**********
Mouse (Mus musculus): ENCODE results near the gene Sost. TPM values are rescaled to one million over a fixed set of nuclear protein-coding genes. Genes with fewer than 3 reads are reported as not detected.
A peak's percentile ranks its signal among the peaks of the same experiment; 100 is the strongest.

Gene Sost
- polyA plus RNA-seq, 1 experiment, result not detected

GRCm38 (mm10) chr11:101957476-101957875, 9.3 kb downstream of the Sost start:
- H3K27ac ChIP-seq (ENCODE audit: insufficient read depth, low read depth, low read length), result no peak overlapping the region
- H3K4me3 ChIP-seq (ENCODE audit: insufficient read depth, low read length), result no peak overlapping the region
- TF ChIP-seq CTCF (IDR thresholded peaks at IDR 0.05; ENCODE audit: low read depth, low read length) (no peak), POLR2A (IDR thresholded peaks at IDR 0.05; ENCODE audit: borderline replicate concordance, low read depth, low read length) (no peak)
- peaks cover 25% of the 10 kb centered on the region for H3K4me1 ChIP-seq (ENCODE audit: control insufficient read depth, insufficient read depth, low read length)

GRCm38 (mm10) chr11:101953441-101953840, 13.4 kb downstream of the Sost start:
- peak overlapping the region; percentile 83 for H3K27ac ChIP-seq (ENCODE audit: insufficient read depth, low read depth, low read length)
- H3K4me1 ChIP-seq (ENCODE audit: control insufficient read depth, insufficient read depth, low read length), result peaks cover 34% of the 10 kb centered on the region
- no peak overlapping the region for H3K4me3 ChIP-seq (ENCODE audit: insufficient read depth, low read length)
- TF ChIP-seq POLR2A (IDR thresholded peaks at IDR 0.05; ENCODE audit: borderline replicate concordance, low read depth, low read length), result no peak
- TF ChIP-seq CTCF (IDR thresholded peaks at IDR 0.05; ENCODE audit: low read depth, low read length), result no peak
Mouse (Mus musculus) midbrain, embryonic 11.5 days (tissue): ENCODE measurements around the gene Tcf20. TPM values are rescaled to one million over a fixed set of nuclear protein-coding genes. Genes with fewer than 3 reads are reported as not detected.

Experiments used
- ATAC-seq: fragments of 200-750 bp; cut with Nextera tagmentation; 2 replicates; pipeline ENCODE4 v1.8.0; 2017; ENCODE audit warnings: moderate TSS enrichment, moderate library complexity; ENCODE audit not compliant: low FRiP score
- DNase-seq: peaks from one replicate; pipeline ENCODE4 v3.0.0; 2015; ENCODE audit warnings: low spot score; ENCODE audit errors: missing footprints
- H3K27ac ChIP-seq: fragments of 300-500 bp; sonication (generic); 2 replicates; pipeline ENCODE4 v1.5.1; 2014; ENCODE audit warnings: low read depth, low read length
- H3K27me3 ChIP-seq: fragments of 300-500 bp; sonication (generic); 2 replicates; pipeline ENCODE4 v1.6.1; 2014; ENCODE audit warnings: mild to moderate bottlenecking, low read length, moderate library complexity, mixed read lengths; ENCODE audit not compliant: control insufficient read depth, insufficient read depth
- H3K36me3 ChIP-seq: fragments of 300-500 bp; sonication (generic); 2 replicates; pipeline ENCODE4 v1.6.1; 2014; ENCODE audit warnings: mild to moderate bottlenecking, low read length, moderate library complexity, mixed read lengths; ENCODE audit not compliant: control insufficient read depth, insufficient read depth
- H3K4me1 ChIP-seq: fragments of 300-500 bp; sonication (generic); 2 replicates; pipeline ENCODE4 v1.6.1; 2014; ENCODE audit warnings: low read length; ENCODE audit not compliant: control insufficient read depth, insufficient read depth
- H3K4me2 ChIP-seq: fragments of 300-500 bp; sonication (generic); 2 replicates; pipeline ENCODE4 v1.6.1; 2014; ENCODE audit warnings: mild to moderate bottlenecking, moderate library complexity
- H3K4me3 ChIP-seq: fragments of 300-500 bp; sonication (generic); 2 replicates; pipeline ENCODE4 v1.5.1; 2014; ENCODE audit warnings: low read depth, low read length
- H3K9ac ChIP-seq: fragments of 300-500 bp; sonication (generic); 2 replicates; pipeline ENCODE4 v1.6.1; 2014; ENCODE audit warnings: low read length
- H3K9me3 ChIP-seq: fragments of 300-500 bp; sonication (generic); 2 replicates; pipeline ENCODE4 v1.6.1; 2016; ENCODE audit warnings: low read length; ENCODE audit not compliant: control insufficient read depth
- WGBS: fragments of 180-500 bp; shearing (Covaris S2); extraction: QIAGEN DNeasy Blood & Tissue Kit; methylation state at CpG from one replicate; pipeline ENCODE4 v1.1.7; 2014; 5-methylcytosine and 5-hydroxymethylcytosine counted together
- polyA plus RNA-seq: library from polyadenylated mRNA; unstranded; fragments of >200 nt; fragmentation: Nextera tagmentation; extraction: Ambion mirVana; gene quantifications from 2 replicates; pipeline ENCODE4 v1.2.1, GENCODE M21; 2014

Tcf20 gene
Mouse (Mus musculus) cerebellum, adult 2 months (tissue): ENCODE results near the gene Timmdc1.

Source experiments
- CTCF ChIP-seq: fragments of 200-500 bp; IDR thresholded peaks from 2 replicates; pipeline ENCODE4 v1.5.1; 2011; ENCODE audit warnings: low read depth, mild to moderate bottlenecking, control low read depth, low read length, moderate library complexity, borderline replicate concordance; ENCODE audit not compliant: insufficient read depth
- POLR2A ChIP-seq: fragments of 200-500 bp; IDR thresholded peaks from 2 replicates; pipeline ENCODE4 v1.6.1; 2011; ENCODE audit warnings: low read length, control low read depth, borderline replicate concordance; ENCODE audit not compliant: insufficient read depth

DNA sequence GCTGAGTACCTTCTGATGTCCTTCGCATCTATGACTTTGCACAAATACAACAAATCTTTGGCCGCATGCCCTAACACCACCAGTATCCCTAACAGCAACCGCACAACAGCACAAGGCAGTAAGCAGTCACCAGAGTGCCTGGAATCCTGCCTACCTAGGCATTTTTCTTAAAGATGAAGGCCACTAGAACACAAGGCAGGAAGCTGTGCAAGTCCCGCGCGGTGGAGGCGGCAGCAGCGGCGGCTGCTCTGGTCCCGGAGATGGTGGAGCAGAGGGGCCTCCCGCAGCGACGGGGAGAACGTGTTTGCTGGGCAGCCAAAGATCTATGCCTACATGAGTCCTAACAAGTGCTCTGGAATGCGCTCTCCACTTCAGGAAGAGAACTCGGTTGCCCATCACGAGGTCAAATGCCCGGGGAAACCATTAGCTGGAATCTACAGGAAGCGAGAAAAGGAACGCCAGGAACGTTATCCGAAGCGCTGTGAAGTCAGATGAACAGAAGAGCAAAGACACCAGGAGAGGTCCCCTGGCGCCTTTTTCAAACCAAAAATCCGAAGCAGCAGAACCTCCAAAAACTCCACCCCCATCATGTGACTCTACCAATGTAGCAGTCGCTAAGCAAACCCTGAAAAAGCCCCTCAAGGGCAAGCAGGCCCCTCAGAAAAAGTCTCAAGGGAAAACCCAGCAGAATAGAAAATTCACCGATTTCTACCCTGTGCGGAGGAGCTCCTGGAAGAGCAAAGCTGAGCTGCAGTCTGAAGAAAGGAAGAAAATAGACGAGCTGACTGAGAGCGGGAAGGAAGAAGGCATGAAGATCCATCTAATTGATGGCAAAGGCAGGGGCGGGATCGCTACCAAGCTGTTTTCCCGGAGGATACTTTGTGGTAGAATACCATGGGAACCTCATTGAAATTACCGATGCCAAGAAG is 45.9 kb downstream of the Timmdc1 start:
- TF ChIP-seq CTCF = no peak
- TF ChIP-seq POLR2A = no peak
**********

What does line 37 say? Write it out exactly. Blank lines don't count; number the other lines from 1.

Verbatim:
- TF ChIP-seq POLR2A = no peak